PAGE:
A monthly newsletter published by United Neighborhoods for Los Angeles.
UN4LA's mission is to bring communities together to plan for a sustainable future. Growth must be shaped by community engagement, not developer dollars.
COMMISSIONERS KILL PLAN FOR 577 APARTMENTS IN SOUTH L.A.
In November the South Los Angeles Area Planning Commission voted to uphold appeals asking the City to overturn the approval of a complex containing 577 apartments in South LA. This may (or may not be) the final chapter in the project's long and difficult history. Developer Charles Company initially received strong support from CD 10 Councilmember Herb Wesson. It may be a coincidence that Charles Company co-founder Arman Gabay, his family members and associates, had contributed thousands of dollars to campaign and officeholder accounts associated with Wesson. (Eric Garcetti and Jose Huizar have also received generous contributions from the developer and his associates.) Wesson believed in the project so strongly that he helped the developer win millions of dollars in federal loans. But the Councilmember seems to have had second thoughts about his association with Gabay after the developer was charged by the Department of Justice for having bribed a County official. Wesson cited gentrification concerns in a letter of opposition submitted to the Commission. Could there be other reasons the Councilmember wanted to make this project go away?
Officials Kill Plan for 577 Apartments in South LA
L.A. CITY COUNCIL'S BOASTS OF A BUDGET SURPLUS TURN INTO WARNINGS OF HUGE DEFICIT
Just a few months back the Mayor and members of the LA City Council were patting themselves on the back for delivering a budget that included a large surplus. Somehow that surplus has suddenly turned into a massive deficit. How is this possible? The LA Times breaks it down and asks if the budget process shouldn't be a whole lot more transparent.
What Do You Know, LA Is in Financial Peril Again
INGLEWOOD'S EXECS GOT RAISES AS THE CITY TOOK ON MASSIVE DEBT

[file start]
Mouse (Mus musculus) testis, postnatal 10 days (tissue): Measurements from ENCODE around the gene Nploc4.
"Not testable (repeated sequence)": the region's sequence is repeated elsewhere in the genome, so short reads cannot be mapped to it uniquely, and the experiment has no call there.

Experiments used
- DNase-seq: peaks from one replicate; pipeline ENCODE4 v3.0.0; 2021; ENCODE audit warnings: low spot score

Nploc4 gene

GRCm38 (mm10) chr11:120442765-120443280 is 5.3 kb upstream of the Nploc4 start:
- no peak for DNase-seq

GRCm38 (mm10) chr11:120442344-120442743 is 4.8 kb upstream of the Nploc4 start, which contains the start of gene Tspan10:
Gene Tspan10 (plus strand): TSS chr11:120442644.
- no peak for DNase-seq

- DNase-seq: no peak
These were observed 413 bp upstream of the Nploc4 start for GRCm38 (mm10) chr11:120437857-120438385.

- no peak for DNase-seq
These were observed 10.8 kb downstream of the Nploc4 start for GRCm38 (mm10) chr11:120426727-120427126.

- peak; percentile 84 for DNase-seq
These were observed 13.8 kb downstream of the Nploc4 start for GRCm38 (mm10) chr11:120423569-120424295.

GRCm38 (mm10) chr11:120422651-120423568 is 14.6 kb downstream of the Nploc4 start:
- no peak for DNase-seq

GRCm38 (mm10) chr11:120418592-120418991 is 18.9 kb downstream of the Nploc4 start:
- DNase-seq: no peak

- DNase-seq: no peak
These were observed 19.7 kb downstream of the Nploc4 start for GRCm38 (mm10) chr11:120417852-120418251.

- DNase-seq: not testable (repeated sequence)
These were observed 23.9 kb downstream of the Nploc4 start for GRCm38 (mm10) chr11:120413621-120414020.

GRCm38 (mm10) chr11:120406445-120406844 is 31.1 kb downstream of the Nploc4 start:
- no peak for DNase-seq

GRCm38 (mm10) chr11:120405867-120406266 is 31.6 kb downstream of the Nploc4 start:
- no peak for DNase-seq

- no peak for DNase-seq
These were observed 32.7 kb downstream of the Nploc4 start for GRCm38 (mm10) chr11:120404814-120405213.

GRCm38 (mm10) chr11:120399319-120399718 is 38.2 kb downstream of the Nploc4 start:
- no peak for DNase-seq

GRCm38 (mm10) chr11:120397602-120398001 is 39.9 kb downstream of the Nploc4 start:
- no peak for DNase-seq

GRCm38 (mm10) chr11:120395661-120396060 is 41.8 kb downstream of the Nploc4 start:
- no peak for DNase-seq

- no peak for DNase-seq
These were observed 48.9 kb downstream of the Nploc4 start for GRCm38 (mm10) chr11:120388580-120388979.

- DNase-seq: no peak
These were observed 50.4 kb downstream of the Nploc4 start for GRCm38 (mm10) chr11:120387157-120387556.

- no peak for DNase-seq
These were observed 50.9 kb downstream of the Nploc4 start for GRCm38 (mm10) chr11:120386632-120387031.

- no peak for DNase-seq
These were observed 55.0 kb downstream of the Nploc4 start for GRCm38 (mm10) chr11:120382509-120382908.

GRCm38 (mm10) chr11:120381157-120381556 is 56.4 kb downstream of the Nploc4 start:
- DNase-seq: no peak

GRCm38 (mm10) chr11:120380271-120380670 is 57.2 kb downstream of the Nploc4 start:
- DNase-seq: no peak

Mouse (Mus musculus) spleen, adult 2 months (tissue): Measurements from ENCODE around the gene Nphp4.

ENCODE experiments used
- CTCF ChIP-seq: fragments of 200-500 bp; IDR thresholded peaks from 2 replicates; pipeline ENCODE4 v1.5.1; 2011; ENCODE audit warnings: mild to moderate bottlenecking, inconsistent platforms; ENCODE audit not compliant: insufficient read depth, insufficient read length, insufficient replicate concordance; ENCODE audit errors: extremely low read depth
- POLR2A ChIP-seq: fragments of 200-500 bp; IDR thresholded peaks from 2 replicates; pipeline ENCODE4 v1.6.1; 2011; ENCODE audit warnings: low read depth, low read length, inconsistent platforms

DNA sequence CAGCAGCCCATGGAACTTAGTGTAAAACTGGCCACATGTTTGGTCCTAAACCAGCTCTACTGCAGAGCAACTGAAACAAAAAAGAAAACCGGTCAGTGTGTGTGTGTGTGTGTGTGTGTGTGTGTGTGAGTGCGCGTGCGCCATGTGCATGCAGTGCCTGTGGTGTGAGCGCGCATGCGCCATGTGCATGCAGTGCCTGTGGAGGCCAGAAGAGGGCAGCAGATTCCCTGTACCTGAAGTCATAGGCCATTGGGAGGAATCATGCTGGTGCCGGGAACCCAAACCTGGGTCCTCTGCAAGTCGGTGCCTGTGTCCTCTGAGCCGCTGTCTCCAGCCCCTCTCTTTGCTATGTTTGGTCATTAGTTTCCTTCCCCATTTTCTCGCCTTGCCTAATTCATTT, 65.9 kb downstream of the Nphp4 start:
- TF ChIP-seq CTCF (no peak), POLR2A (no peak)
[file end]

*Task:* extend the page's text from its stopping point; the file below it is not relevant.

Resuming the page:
And speaking of transparency, was it really wise for the City of Inglewood to cover a deficit by diverting proceeds from a pension obligation bond into the City’s general fund, instead of using the money to pay down pension liabilities? Inglewood took on $36 million in debt without voter approval, then its leadership pumped millions into pet projects and awarded raises to the City’s executives. This story from The Mercury News lays out the details.
How Inglewood Sidestepped Voters When It Took On Millions in Debt to Cover Up a Deficit
AIDS HEALTHCARE FOUNDATION SUES L.A. OVER DENIAL OF AFFORDABLE HOUSING LOAN
Aids Healthcare Foundation (AHF) has filed a lawsuit over the City of LA’s denial of its application for funds to build affordable housing. The non-profit had submitted a proposal to build over 200 units for seniors, LGBTQ persons and people suffering from chronic health issues at the corner of Seventh and San Julian in Downtown. The City rejected the application saying it had already awarded available funds to other applicants, but AHF says the City’s process is unnecessarily complex and opaque. City Controller Ron Galperin shares this view, and in a report released earlier this year his office highlighted the fact that even though City Hall has earmarked $1.2 billion for affordable and permanent supportive housing, no units have actually been completed.
AHF Sues City of LA over Skid Row Project Denial
COUNTY CONSIDERS INVESTING IN LOW-INCOME COMMUNITIES ALONG L.A. RIVER
Los Angeles County has $41 million that it wants to spend to assist low-income communities along the LA River, but deciding how to use the money could be a contentious process. There are a number of issues confronting neighborhoods adjacent to the River, from gentrification to environmental contamination. No doubt a number of communities will want a voice in deciding how to disburse the funds.
County Wants to Spend $41M Fighting Displacement along LA River
L.A . CONSERVANCY WANTS TO STOP ILLEGAL DEMOLITIONS
Illegal demolitions are far too common in LA, and the penalties for knocking a building down without proper permits are far too small. Developers know that even if they get caught illegally bulldozing a building, the fines are minimal. It's just a cost of doing business. The Los Angeles Conservancy wants to change that. Click on the link to learn more.
L.A. Needs Stronger Demolition Deterrents